Last Updated on Thursday, 10 August 2023, 13:24 by Denis Chabrol
The Guyana Gold and Diamond Miners Association (GGDMA) on Thursday said there has been a drop in gold declarations from small and medium scale miners due to a shift of workers from mining to construction and oil and gas, depletion of reserves near roads and raiding of lands worsened by poor enforcement.
“Workers have been opting out of the sector to work on the coastland where competitive salaries mitigate the risk of interior work.
This unprecedented worker scarcity has seen the small and medium scale operators struggling to find workers as the industry bears the brunt of the labour shortage in Guyana,” the association said in a statement.
Figures show there has been a 15 percent drop in gold declaration from 188,955.94 ounces in June, 2022 to 159,083.87 ounces in June, 2022.
According to its calculation, currently, several mining outfits are operating at below 50% capacity while being burdened by significant increases in operational cost of services and supplies such as trucking, groceries, among others. Over the last three years, the associatio. said above normal rainfall and the subsequent flooding in mining areas has also caused a slide in production.
The GGDMA appealed to government to take firm steps to crack down on illegal mining which appeared to be a big concern for the organised mining sector. The association stopped short of accusing GGMC/Core of Warden officers of not taking decisive action against illegalities. “Legitimate operators feel helpless to stop raiding activities on lands legally held. Some GGMC/Core of Warden officers often frustrate the process; after reports are made, they act slowly, taking more steps to nitpick at infractions by the legitimate tenure holders while not taking the condign steps to stop the illegal operations. In many cases, the illegal operators, despite being given multiple cease work and removal orders do not comply and no enforcement activities are undertaken to remove such repeat offenders,” the GGDMA said.
In addition, the GGDMA said illegal operators are notorious for filing several false reports against legitimate operators, including claims about phantom shootings and displacement. “These false reports that are often received, distract the police from doing their job effectively by taking the necessary punitive steps against these illegal operators and end up turning the brunt of their efforts on legitimate operators due to these false reports,” according to the GGDMA.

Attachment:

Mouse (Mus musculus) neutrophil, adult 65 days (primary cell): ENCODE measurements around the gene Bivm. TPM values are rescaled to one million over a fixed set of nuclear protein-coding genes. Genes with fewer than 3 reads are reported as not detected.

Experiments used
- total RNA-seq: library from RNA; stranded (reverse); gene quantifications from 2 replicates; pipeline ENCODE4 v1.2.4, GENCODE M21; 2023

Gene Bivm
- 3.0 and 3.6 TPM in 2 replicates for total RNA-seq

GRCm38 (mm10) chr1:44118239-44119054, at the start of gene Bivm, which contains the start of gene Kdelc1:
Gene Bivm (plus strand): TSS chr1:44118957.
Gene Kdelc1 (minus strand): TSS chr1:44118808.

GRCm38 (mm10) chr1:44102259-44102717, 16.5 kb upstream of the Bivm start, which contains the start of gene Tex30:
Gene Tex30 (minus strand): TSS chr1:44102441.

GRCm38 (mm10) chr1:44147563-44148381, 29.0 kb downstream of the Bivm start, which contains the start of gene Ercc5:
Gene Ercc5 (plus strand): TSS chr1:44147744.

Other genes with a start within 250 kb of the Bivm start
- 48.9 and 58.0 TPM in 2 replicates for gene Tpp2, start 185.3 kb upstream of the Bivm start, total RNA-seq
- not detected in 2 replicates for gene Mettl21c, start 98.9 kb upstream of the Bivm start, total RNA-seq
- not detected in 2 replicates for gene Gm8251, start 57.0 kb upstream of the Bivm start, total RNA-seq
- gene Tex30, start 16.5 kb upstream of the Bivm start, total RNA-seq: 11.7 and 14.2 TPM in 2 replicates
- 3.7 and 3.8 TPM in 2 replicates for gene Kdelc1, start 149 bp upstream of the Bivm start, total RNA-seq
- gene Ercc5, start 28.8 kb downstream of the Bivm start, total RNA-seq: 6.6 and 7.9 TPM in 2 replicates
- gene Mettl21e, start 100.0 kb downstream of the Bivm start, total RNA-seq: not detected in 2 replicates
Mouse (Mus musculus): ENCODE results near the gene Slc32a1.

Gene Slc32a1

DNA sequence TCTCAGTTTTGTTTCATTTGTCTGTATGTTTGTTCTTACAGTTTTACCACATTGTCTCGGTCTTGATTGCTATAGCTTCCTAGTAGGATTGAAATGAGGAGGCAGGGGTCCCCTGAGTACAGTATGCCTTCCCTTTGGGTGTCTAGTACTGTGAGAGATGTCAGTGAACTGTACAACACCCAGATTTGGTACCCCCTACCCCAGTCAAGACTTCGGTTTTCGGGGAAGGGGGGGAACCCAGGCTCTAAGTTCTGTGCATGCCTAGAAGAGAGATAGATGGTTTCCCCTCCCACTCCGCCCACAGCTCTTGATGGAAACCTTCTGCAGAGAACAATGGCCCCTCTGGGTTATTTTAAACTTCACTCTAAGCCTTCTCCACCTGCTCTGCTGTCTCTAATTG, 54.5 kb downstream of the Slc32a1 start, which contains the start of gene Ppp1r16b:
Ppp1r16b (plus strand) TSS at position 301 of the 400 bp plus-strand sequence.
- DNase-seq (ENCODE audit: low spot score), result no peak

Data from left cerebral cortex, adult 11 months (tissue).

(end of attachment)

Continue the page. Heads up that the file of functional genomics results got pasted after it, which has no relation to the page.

The association noted that it is the illegal operators who rob the state of revenue and have an overall negative impact on gold declarations. The association said licensed traders and dealers are required to follow strict guidelines which includes requiring documentation that show the origin and ownership of the gold including the details about the concession from which the mineral was sourced.
In contrast, the GGDMA said illegal buyers and smugglers do not require documentation and have become the obvious outlet for raiders who steal and sell minerals and have no documentation or legal obligation to prove ownership.
The GGDMA is urging the Government to stamp down on the whole chain of illegality including illicit shops, illicit landings, illicit miners/raiders and on all illicit purchasers of gold. The GGDMA says it does not support these activities and calls on the government for immediate action. “Buying gold in Guyana is a privilege; any dealer/trader operating must comply fully with the requirements of their licenses and if they do not, they should no longer have that privilege,” the association added.
The Association called on the Government to match its public utterances with action and step up its efforts to stamp out any gold smuggling by persons or entities so engaged.
The GGDMA saya it is aware that mechanisms are in place to track, identify and prosecute the offenders and calls on the government to take the necessary action to remove the rogue elements in the industry. The GGDMA also says it remains steadfast in its call that miners must sell their gold to the Guyana Gold Board or licensed dealers.
The Association says it looks forward to the last quarter for a sector recovery and urges miners to increase production where possible.
According to the association, there is also the need to improve accessibility to minerals because many of the areas near to existing roads and infrastructure have been depleted and yields are low. “New infrastructure is now required to access new areas with high mineralization,” the association.
GGDMA appealed to small and medium scale gold miners to declare more gold with the hope of recovery during the last quarter of this year.